The guidance, which is subject to an eight-week consultation (ending on 11 December), sets out how local councils should implement the Homelessness Reduction Act, due to come into effect in April 2018. The new Act requires councils to provide services to all at risk of becoming homeless, on top of those with a priority need such as families with children and those who are vulnerable.
Following further discussions with local authorities in England on the resources required to implement the Act, the government is providing an additional £11.7m in new burdens funding to local authorities, taking the total amount to £72.7m. This additional funding will be shared among local authorities over two years to meet the requirements of the Act.
The government will also be providing a share of £3m to local authorities to support them in upgrading their data systems to allow them to assess how the Act is changing homeless prevention in their areas. This comes on top of the government’s investment of £550m until 2020 for homelessness and rough sleeping.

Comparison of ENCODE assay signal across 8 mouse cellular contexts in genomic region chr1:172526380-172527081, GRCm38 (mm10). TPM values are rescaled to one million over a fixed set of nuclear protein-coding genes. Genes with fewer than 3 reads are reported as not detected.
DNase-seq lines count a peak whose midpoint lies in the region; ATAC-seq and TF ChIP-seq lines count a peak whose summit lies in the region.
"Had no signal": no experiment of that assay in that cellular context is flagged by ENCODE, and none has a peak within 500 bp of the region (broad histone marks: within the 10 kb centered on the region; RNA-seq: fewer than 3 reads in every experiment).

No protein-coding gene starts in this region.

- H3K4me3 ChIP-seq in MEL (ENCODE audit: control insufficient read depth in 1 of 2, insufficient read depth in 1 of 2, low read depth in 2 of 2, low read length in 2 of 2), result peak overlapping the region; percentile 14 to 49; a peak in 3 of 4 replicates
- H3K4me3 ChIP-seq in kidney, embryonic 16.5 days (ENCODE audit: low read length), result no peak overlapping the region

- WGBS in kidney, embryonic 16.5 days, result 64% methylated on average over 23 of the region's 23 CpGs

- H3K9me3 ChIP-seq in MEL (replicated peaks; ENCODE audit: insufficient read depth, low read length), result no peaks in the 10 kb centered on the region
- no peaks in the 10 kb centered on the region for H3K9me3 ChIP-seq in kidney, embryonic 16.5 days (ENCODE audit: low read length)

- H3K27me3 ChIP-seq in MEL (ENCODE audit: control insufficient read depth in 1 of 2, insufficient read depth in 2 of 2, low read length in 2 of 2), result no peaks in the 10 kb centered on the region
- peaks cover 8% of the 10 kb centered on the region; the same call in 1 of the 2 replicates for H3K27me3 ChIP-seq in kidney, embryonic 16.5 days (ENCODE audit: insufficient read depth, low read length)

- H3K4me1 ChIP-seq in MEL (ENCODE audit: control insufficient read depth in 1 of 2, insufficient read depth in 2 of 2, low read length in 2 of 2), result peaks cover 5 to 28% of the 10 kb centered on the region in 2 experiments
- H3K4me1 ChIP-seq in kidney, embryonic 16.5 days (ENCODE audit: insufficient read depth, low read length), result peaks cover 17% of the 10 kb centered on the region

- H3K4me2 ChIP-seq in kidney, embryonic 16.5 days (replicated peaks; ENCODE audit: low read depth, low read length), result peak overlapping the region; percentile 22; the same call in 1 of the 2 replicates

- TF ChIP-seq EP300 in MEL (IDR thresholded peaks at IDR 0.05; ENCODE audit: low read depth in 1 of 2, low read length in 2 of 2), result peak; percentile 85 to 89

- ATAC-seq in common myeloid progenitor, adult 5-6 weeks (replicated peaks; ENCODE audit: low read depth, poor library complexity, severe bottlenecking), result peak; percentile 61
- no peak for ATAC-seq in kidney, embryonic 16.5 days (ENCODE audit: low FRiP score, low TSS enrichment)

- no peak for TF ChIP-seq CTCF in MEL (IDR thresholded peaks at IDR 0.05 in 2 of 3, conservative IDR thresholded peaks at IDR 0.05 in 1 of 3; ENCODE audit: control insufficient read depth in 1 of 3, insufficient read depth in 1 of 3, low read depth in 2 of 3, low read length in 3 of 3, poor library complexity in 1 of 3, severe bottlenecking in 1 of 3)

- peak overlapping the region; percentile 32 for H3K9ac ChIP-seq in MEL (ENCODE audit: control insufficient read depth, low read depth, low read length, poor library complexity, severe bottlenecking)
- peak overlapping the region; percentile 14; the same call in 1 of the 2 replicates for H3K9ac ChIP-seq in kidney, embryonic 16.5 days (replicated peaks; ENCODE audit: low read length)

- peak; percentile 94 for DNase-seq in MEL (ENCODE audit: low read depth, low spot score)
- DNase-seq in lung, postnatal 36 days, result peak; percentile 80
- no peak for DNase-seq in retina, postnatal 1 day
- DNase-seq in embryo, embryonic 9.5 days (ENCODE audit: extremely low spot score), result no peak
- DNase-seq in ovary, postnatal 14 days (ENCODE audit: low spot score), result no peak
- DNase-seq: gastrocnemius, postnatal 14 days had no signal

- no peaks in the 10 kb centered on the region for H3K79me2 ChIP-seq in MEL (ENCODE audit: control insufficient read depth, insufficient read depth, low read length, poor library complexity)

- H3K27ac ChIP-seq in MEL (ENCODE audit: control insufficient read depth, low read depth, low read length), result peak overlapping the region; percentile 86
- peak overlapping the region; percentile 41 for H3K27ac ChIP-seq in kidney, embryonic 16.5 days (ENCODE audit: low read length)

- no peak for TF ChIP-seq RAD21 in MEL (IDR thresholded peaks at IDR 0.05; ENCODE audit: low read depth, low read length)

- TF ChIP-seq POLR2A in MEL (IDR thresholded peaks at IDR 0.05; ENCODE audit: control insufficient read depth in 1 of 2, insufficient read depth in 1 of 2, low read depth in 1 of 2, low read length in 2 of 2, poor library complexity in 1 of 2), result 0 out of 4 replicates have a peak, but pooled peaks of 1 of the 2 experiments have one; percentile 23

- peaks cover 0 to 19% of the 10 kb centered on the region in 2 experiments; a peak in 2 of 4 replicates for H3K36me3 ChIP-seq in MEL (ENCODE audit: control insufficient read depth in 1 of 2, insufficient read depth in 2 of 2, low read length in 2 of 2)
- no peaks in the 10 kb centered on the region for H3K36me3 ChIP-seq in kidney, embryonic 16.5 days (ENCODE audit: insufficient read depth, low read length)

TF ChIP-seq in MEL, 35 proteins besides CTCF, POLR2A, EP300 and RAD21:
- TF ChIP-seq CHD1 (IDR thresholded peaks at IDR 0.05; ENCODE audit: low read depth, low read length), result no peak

Minister for homelessness Marcus Jones said: “Tackling homelessness and rough sleeping are complex issues with no single solution, but this government is determined to help the most vulnerable in society. That’s why we’re implementing the most ambitious legislative reform in decades, the Homelessness Reduction Act.”
Cuts in funding
This consultation follows a warning from London Councils, the umbrella body for the capital’s 32 boroughs, which stated they face a £1.5bn black hole in the public finances before the end of the decade. They warned they faced a 63% budget cut by 2020, while the city’s population is due to hit 9.1m over that period, stating this will result in “critical” pressures for services like housing and social services.
In addition, the Local Government Association (LGA), which represents 414 councils across England and Wales recently published its Autumn Budget submission to the chancellor, which outlined how councils across England face a £5.8bn funding gap by 2019/20.
In that document the LGA stated: “English councils will have had to deal with £16bn of reductions to government grant funding by the end of this decade.”